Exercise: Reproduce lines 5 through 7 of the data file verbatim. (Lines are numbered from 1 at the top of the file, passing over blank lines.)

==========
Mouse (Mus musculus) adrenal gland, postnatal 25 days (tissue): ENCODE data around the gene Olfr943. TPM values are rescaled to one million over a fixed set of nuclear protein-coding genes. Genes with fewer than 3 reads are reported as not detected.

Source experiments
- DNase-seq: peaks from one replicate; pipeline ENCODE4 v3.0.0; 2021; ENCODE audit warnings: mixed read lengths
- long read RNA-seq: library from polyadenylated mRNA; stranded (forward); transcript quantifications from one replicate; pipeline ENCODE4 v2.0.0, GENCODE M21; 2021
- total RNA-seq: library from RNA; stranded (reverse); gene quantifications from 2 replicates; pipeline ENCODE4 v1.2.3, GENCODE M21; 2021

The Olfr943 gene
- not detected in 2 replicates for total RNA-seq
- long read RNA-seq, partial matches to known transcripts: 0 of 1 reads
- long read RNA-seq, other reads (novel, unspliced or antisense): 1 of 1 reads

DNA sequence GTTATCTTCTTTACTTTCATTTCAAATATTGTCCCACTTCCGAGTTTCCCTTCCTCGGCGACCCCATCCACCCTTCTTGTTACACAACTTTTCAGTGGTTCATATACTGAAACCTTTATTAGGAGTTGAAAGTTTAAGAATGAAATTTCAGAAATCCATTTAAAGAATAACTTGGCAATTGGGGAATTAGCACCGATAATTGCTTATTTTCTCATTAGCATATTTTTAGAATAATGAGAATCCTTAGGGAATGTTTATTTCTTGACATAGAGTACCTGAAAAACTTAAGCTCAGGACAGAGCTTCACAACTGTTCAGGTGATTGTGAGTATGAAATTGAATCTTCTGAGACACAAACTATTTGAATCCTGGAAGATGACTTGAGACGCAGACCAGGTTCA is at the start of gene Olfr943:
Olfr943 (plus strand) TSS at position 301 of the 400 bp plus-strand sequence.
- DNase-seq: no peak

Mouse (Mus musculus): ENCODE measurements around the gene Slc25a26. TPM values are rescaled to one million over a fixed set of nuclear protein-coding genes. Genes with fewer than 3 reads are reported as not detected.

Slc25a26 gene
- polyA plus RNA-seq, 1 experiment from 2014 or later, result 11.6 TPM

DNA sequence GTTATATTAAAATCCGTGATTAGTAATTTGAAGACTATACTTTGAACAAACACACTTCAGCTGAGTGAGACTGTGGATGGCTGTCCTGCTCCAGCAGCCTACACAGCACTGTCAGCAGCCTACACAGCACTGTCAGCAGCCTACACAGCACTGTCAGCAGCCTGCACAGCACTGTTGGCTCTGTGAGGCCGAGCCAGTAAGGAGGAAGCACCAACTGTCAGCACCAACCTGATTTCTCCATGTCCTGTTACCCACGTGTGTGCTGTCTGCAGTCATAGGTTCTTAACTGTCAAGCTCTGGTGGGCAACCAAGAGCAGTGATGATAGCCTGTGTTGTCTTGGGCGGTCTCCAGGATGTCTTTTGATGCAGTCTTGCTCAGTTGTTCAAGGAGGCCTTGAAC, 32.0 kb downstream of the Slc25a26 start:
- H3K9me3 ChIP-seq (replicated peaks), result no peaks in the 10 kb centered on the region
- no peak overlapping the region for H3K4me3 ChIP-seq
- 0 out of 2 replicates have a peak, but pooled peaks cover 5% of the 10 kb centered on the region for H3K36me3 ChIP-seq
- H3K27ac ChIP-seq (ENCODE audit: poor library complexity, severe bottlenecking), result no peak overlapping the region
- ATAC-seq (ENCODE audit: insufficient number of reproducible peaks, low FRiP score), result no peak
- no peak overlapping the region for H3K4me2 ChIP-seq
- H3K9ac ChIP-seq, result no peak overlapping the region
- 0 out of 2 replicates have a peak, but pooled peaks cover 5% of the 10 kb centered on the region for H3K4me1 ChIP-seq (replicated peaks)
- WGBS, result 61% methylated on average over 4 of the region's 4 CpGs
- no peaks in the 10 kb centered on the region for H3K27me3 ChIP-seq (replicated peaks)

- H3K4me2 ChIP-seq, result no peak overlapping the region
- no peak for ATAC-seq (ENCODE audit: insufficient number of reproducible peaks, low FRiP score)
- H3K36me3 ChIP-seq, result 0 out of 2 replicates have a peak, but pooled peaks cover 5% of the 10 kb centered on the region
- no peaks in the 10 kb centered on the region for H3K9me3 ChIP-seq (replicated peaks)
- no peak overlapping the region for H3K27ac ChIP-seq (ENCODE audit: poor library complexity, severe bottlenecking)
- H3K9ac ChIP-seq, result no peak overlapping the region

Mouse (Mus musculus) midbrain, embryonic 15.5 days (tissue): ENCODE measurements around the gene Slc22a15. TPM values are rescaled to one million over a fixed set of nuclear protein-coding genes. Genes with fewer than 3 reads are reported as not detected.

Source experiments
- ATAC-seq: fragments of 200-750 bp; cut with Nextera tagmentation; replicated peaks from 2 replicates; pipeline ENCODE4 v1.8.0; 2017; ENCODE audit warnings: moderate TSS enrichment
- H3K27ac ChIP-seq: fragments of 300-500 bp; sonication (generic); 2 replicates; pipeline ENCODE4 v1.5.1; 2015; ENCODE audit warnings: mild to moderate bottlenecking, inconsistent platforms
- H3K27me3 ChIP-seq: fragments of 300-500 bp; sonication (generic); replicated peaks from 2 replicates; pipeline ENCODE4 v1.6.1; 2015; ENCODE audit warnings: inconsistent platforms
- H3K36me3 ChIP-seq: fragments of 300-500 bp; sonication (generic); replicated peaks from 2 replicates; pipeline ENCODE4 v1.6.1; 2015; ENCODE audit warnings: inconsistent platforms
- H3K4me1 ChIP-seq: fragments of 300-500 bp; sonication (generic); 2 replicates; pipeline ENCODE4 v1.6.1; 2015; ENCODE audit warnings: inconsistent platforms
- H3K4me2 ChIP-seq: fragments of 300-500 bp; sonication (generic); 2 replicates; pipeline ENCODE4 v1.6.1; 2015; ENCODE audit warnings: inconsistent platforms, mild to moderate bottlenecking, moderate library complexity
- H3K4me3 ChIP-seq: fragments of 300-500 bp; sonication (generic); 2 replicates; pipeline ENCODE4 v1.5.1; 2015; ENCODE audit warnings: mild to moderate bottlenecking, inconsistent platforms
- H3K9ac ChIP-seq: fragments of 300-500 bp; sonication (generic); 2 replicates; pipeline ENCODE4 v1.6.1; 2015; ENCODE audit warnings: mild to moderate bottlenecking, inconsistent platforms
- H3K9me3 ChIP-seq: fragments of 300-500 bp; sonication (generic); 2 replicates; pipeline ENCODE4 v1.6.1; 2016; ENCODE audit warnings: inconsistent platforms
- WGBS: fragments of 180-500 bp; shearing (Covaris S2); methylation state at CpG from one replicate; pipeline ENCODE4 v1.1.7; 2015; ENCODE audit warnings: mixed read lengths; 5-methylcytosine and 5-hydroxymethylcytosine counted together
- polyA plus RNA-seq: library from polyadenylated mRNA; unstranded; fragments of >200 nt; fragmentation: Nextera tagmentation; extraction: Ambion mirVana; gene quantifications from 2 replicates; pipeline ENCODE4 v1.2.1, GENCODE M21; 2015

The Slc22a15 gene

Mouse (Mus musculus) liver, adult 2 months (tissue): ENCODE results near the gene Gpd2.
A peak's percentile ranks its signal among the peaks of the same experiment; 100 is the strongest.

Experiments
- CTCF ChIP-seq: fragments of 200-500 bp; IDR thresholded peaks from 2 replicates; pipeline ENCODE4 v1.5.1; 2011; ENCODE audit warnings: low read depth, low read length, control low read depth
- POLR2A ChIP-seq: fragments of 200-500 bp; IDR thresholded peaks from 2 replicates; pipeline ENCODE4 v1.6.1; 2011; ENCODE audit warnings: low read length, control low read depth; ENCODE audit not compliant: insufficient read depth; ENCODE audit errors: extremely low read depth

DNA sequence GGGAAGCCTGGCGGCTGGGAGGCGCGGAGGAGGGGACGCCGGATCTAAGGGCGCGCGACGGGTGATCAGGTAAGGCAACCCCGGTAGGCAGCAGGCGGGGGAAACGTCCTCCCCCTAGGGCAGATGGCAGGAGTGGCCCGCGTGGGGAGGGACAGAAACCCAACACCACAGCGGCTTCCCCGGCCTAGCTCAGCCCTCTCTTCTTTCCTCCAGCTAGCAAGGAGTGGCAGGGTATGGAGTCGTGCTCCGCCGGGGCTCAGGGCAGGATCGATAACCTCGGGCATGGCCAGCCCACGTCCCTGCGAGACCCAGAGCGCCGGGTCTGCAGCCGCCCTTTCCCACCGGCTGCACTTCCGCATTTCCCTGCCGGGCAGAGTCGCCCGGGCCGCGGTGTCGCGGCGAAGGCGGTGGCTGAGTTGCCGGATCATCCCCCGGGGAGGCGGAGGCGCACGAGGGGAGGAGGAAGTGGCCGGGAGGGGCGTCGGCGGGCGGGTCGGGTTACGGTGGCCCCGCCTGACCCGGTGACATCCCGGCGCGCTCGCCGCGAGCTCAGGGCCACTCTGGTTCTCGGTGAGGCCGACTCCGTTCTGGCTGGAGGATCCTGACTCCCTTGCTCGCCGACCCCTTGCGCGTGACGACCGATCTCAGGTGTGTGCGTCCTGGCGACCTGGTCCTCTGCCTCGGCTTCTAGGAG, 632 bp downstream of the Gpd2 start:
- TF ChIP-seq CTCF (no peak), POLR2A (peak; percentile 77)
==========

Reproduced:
- total RNA-seq: library from RNA; stranded (reverse); gene quantifications from 2 replicates; pipeline ENCODE4 v1.2.3, GENCODE M21; 2021

The Olfr943 gene
- not detected in 2 replicates for total RNA-seq